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Genes That Drive You To Drink (But Don’t Make You An Alcoholic)

October 27, 2009

Your genetic make up may predispose you to drink more but may not increase your genetic risk for alcoholism (alcohol dependence). Research published in the open access journal, BMC Biology, pinpoints genetic pathways and genes associated with levels of alcohol consumption but not with alcohol dependence in rats and humans.

Led by Boris Tabakoff, Laura Saba and Paula Hoffman from the University of Colorado, Denver, USA, the research team used rats to identify the genetic pathways affecting alcohol drinking behavior. They found that the rats’ drinking behavior was linked to the pleasure and reward pathways in the brain and also linked to some of the same genetic systems that control satiety and appetite for food. Next, they directly compared genes involved in these alcohol-associated pathways in rats with the human versions of these genes in two male study groups from Montreal and Sydney to identify common genetic factors linked to alcohol use across species.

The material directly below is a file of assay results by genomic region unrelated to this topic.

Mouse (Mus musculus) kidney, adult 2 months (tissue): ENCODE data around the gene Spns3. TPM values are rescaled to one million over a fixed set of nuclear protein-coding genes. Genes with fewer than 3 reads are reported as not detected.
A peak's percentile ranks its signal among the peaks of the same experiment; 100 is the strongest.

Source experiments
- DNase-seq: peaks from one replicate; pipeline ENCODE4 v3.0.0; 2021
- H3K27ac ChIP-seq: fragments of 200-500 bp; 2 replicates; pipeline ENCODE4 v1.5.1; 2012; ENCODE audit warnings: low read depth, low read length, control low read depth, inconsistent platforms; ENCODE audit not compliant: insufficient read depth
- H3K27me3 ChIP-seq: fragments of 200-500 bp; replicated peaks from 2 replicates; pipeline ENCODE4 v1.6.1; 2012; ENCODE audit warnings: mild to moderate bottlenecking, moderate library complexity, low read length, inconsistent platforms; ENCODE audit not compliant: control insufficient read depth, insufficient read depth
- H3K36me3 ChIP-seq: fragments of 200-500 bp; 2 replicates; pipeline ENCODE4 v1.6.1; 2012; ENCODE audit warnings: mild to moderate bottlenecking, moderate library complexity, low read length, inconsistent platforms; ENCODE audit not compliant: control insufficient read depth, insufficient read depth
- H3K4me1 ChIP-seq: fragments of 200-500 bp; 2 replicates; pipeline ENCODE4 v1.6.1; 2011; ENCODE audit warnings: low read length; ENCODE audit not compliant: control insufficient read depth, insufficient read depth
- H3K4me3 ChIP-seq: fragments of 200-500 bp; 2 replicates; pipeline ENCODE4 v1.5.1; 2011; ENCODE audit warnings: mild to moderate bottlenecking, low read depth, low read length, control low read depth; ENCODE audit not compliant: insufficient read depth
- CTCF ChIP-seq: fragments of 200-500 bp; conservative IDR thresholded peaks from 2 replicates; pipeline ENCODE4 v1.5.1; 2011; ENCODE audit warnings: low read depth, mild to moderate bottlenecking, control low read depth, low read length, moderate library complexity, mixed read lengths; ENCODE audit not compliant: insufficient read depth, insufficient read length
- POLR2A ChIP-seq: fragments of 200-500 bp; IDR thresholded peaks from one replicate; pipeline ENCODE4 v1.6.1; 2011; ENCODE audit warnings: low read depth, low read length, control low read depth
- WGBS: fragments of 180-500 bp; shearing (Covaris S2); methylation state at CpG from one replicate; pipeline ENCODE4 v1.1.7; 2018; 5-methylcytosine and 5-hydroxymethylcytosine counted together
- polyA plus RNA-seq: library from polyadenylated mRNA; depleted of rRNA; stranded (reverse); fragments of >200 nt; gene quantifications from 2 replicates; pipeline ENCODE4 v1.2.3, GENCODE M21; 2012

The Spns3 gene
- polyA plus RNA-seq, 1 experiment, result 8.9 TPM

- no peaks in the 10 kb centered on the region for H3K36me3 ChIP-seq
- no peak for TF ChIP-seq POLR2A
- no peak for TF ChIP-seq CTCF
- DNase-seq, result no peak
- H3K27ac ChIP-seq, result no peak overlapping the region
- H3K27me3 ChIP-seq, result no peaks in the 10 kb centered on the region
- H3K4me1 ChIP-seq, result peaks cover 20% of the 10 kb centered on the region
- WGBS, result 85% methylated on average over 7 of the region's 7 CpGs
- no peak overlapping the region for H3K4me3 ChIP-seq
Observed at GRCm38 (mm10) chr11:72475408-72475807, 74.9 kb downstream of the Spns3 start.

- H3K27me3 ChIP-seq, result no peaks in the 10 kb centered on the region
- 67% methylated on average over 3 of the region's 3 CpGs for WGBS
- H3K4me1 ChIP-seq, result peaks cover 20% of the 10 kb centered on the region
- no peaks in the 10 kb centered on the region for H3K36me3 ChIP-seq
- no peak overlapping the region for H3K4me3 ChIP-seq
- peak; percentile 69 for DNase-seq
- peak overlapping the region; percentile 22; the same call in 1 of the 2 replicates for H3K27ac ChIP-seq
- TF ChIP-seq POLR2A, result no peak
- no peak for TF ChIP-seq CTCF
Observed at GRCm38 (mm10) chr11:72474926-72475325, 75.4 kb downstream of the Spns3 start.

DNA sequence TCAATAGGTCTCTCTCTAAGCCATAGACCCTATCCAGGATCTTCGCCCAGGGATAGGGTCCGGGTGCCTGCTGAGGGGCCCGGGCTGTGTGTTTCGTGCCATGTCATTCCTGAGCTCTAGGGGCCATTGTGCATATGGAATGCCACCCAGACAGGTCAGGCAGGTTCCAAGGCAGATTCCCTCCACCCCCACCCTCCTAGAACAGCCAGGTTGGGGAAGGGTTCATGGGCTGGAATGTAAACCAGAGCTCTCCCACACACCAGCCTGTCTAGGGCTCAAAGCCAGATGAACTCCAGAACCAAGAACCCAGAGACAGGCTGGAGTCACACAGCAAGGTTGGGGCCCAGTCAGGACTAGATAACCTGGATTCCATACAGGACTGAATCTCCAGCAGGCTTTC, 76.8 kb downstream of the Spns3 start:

A novel result of these studies was that genes identified as contributors to drinking behavior in the tested populations were not the same as genes found to predispose to alcohol dependence.

According to Tabakoff, “We know that high levels of alcohol consumption can increase the risk of becoming alcohol dependent in those who have a genetic make up that predisposes to dependence. This is a case of interaction between genes and environment. Indeed, in our study we found that, higher alcohol consumption in humans was positively correlated with alcohol dependence. However, because different sets of genes seem to influence the level of alcohol consumption, as opposed to propensity for alcohol dependence, we are confronted with great variation in humans. Individuals with a set of genes that predisposes them to drink moderate amounts of alcohol may still have the genetic predisposition to lose control over their drinking behavior, and perhaps become alcohol dependent. Conversely, individuals with a genetic predisposition to drink high amounts of alcohol may not have the genes that predispose them to become dependent.”

The authors stress that, “The phenotype we investigated in this paper is non-dependent alcohol intake, and the genes that influence this phenotype.”

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